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Thoughts Online Magazine
Collected Articles on Culture & Politics
Ordinary Stupidity 
18th-Mar-2008 03:56 pm
Inspiration
Sequoia Systems, a maker of voting machines, is thrashing around wildly in an effort to prevent criticism. The latest? a letter threatening a lawsuit if their system is evaluated. Evidently, they want it evaluated only under their control. They were spanked by the feds for this sort of thing before, but managed to calm down and cooperate.

To be fair, I suppose, they are probably fearful of another report like that done in California, which indicated that their security, both software and physical, could be compromised fairly quickly -- and that was without the time to analyze that would ensue after downloading their master system files from public servers it didn't belong on. For those who want simpler methods of voting circumvention, google handily turns up specific, easy recipes for monkeying with the vote (though in that particular case, Sequoia insists it's not a bug, but a feature).
Comments 
19th-Mar-2008 12:20 am (UTC)
HAVA (the Help America Vote Act, passed & signed into law in the wake of debacles both real and imagined in 2000) attracted a number of opportunistic business start-ups. These noobs were in it for the federal money, and once they had their fill from the trough they quickly sold out to other companies, leaving behind buggy, poorly-developed voting machines.

I'm not sure if Sequoia falls into that category, but I can say with some pride that since 2006 my county (in Kentucky, of all places) has used the eSlate, a durable and virtually hack-proof HAVA machine from a reputable company. We still use the old Shouptronic machines as well, because it's not certain the eSlate will do everything the FEC and other authorities may require. I wish they would settle on the eSlate, because one control box can run up to a dozen booths. The Shouptronics are stand-alone machines, so each one has its own memory module and paper tape, each one has to be activated separately, and so on ... much more work (and possibility of error) for us workers.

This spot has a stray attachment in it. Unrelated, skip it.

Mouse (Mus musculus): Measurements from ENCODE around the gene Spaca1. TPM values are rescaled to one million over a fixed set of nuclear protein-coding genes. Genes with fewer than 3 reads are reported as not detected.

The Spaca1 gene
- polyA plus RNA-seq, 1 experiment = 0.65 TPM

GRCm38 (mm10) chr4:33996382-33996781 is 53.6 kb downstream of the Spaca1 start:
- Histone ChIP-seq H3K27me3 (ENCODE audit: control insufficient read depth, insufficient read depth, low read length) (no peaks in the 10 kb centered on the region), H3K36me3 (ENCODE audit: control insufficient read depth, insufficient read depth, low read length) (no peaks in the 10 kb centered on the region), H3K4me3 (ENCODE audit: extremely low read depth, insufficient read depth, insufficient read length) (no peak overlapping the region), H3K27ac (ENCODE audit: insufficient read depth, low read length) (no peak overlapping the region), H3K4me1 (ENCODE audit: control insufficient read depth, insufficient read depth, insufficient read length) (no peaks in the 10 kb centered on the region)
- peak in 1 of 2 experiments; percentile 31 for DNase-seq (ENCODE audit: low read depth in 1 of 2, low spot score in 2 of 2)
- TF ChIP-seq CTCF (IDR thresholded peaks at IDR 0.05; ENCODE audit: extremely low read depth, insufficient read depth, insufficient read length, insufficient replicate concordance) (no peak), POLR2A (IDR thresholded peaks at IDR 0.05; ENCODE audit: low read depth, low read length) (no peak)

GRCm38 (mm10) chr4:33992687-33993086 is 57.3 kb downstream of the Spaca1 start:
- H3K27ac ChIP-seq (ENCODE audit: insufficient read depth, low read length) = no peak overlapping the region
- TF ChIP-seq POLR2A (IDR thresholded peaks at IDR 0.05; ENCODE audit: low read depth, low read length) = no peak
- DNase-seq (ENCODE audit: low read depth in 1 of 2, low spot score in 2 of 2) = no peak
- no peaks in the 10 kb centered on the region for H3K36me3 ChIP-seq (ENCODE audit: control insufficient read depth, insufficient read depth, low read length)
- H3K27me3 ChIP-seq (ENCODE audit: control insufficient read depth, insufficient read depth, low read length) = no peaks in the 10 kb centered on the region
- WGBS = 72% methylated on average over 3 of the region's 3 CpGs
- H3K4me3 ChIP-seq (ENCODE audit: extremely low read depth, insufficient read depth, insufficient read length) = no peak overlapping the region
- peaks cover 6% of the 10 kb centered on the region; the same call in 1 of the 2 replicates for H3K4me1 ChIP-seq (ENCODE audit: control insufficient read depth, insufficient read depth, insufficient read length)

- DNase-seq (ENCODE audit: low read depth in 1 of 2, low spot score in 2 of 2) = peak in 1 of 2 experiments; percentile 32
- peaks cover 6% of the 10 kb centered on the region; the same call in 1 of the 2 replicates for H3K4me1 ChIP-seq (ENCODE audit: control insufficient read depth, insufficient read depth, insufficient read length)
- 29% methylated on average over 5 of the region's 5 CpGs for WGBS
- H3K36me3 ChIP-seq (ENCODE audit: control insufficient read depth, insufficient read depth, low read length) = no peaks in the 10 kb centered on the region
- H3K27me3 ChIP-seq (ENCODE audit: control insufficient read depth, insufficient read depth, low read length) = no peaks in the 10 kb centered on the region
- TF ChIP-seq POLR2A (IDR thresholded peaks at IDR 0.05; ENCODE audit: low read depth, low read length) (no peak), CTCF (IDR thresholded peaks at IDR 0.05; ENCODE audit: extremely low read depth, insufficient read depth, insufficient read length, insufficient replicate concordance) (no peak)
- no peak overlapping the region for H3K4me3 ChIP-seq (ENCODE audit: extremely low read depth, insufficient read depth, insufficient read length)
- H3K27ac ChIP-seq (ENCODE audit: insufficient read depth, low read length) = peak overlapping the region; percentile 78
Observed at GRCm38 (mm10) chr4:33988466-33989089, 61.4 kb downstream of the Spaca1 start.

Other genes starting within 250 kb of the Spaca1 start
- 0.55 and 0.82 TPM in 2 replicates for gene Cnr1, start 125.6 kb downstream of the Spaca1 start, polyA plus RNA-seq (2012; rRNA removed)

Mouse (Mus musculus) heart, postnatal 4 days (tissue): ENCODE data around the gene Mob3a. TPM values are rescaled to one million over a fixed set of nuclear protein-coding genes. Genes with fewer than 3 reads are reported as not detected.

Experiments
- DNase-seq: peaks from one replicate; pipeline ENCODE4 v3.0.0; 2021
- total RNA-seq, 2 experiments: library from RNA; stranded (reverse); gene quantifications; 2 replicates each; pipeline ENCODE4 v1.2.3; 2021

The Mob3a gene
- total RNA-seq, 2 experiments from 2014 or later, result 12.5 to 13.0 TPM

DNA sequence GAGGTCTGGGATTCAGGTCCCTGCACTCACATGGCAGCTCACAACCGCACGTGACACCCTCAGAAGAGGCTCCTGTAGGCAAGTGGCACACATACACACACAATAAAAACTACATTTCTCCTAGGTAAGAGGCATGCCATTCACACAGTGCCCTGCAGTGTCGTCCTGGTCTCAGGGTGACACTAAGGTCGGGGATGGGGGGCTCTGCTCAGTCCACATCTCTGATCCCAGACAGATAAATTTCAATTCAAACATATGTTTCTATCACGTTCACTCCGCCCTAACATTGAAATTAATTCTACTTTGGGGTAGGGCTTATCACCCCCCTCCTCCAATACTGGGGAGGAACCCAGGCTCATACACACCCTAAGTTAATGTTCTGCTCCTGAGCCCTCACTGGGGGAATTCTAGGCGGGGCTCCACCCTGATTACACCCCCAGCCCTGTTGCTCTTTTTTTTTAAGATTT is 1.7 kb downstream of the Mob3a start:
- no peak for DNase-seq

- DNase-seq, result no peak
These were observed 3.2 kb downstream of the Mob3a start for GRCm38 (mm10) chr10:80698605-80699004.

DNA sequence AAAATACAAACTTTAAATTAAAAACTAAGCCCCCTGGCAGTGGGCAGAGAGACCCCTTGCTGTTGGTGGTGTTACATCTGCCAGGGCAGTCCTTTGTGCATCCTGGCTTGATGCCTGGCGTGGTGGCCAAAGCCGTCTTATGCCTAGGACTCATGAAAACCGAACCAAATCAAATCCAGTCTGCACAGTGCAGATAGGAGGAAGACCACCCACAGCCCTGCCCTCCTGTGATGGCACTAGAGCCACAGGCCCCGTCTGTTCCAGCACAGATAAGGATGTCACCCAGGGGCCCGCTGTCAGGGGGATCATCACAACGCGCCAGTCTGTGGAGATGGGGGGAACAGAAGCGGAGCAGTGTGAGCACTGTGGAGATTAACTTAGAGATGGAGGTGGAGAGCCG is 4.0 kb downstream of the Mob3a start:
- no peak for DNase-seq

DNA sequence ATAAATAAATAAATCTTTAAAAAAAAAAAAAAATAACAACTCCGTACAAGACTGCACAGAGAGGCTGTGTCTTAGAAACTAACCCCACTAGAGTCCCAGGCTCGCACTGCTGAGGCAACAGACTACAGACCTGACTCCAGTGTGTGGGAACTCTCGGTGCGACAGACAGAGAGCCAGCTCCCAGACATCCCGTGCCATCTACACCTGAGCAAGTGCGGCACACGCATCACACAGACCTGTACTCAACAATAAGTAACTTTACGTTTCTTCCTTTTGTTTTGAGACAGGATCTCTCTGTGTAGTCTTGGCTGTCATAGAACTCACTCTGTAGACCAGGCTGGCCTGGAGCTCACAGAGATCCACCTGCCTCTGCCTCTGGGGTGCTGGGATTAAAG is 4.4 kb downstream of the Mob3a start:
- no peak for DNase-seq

In just a few weeks I'll spend part of a day at poll worker training, in advance of the May 20th primary. :)
19th-Mar-2008 04:22 am (UTC)
Sadly, all systems have had problems, though I suspect that the ones reported were training problems.
19th-Mar-2008 04:44 pm (UTC)
I had seen that report too, and yes, those all look like ESTO* incidents.

Since '04 I've worked at a school with four precincts. Although I'm assigned to one particular precinct, over the years I've become everyone's fix-it guy. Every eSlate problem we've had (and there haven't been many) occurred during startup, due to not following procedures, and we solved every one by "rebooting". Once the eSlate is ready for voting it works flawlessly.

Although some reports out of CA make the eSlate sound vulnerable, any successful jiggery-pokery would require a rare level of smarts, plus equipment that would probably be noticed.

* ESTO = Equipment Smarter Than Operator
19th-Mar-2008 05:05 pm (UTC)
"Equipment Smarter Than Operator" -- cool abbreviation. Having dealt with flashing 12:00 VCRs and other technical problems, I'm a little more likely to put it down to poor design (think of a car with a Windows operating system: pointing and clicking to change gears, steering with a slider -- while it might be visually intuitive, it would also lead to more accidents).
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